National Student Drama Festival
Various venues, Scarborough
March, 2008

As I noted last year, the wobble suffered by the Festival under its previous director has been corrected under Holly Kendrick’s directorship, and the Festival is benefiting from being helmed by a producer who is both experienced and skilled at putting together entire packages of events and productions. 

It was noticeable, however, that the Festival community knew better than to believe the news stories about those Arts Council funding reprieves.  As I pointed out at the time, NSDF’s funding was restored for this year only, with the next two years’ allocations subject to a fundamental review, which was partly conducted during the week of the Festival itself.  However fervently Robert Hewison may spin that in terms of the Festival welcoming a chance to re-examine and reinvigorate itself, there was at times a feeling akin to that among the staff at a school with the Ofsted inspectors carrying out their flavour of social and intellectual audit.


The rest of the week was… well, was a lot more fun than might be suggested by a viewing schedule that began with Martin Crimp’s Fewer Emergencies and ended with Sarah Kane’s 4.48 Psychosis and Caryl Churchill’s The Skriker.  An imaginative company from York University even succeeded in demonstrating (to those of us who needed convincing) that there can be far better ways of performing the works of Steven Berkoff than the way Steven Berkoff performs them.  Their immersive production of Berkoff’s adaptation of Metamorphosis was in many ways a joy, although it gave rise to some controversy about enforced audience participation; some dissent was also voiced about the presentation of the Buzz Goodbody Student Director Award to Alexander G Wright after he effectively admitted during one of the week’s formal discussion sessions that he was unable to control his cast in performance.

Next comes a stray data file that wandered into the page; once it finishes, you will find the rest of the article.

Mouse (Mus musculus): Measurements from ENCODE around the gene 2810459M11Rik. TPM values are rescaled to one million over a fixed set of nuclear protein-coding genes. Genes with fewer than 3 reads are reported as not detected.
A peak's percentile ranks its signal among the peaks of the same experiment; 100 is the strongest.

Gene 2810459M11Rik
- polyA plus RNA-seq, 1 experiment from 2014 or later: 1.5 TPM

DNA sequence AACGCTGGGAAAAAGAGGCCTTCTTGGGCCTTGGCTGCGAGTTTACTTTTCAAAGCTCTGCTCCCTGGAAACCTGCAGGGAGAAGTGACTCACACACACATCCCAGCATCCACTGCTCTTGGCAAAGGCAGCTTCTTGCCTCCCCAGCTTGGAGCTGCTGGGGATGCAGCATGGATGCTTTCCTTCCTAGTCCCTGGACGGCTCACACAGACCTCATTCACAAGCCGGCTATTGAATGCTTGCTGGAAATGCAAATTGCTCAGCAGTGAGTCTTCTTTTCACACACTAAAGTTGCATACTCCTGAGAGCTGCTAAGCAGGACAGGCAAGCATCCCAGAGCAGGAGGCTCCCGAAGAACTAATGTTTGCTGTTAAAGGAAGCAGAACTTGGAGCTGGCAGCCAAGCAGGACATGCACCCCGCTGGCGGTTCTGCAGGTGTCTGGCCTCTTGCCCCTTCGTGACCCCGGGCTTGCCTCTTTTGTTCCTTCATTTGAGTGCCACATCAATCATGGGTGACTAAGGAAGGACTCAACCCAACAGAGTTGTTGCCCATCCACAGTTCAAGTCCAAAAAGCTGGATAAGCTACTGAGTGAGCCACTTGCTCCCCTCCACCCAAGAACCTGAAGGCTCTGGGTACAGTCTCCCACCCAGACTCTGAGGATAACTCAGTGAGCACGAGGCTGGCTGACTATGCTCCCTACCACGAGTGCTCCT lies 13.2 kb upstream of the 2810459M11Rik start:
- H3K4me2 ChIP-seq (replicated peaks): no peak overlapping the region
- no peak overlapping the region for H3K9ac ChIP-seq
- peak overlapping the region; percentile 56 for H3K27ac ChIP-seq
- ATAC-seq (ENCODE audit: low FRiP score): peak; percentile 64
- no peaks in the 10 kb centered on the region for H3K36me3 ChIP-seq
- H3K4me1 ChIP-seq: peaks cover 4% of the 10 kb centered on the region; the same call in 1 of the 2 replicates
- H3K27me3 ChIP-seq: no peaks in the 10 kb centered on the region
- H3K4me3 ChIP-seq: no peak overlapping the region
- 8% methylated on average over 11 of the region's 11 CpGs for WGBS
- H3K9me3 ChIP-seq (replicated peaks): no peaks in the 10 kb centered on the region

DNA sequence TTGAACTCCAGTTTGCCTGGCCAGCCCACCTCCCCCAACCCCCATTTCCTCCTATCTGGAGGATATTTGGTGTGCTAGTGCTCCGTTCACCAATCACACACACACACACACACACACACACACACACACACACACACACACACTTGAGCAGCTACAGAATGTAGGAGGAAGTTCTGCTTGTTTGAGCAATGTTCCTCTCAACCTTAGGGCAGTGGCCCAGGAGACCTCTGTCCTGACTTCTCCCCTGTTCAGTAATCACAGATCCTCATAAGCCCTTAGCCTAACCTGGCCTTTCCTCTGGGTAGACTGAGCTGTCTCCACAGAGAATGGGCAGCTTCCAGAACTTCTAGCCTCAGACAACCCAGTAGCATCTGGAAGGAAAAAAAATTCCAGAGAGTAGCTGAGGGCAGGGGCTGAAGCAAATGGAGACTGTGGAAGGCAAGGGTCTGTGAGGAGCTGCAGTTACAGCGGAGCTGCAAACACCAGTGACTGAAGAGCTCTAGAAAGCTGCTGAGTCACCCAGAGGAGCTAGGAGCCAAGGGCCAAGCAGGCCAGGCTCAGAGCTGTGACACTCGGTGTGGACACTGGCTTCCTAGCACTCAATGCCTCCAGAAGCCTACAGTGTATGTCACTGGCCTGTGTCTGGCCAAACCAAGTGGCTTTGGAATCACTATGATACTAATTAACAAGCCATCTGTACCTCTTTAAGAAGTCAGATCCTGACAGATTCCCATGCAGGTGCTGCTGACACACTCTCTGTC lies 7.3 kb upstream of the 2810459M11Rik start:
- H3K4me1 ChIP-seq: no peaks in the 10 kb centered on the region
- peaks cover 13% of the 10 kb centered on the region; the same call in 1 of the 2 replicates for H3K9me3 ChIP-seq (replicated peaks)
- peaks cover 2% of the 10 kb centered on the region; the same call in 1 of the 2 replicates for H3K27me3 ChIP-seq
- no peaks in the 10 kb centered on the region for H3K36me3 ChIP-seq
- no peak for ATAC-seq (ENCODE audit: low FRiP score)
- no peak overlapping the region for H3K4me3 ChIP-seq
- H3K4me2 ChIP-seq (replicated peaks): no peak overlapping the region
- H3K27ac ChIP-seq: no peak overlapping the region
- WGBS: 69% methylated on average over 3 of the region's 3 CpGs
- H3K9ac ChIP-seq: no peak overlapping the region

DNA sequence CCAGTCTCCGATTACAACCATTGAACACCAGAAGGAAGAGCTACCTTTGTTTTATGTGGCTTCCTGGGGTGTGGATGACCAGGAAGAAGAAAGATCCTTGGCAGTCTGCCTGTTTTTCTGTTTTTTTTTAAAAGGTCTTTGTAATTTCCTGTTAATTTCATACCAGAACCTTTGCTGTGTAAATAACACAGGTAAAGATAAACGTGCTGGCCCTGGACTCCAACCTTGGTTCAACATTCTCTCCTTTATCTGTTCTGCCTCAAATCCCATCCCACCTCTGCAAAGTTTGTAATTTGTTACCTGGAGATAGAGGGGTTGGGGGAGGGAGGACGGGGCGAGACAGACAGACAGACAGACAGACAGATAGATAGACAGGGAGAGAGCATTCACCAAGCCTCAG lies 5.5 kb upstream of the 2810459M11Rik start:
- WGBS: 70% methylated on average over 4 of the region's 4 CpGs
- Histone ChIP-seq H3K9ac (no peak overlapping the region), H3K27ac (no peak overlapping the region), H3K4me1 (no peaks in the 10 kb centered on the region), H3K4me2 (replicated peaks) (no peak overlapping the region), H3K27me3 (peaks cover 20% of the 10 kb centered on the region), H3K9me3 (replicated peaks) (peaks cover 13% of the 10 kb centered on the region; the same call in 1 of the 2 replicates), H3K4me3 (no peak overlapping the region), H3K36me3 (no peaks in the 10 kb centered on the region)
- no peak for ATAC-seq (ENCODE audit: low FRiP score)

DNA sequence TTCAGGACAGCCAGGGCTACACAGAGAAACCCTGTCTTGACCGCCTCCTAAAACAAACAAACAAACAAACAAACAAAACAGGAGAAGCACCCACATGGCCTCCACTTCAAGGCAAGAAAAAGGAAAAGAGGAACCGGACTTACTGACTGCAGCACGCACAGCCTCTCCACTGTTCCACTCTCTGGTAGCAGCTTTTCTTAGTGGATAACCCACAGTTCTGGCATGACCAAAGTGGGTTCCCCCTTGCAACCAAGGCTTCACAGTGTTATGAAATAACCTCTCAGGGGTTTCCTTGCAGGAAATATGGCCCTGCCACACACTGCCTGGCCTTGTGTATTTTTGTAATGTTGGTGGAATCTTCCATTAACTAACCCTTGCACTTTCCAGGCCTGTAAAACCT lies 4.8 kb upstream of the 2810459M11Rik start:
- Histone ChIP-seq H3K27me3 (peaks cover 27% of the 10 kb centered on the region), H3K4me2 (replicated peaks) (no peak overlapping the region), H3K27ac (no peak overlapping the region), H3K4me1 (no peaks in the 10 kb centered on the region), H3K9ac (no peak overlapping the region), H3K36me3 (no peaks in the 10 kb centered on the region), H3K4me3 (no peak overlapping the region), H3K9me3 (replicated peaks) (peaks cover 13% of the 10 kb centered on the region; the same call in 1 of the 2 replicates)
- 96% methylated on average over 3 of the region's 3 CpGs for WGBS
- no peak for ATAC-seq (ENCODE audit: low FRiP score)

But these are the kind of issues that enliven a festival rather than crippling it.  Thankfully, astute action by Andrew Haydon and his team on the Festival’s daily magazine Noises Off managed to head off yet another repetition this year of the periodic brouhaha about “destructive criticism”, which I’ve now seen so often that I can write articles of rebuttal in my sleep, and sometimes do.  My own re-entry into the Noises Off office this year, after a couple of years of staying in the bar, was a nostalgic event, and I was rewarded with the allocation of a daily column… entitled “When I Was Your Age”!  Well, fair enough, it was 20 years ago that I attended my first NSDF, so the potential for old-fart-type reminiscence was considerable, and boy, did I embrace it.

Written for Theatre Record.

Copyright © Ian Shuttleworth; all rights reserved.

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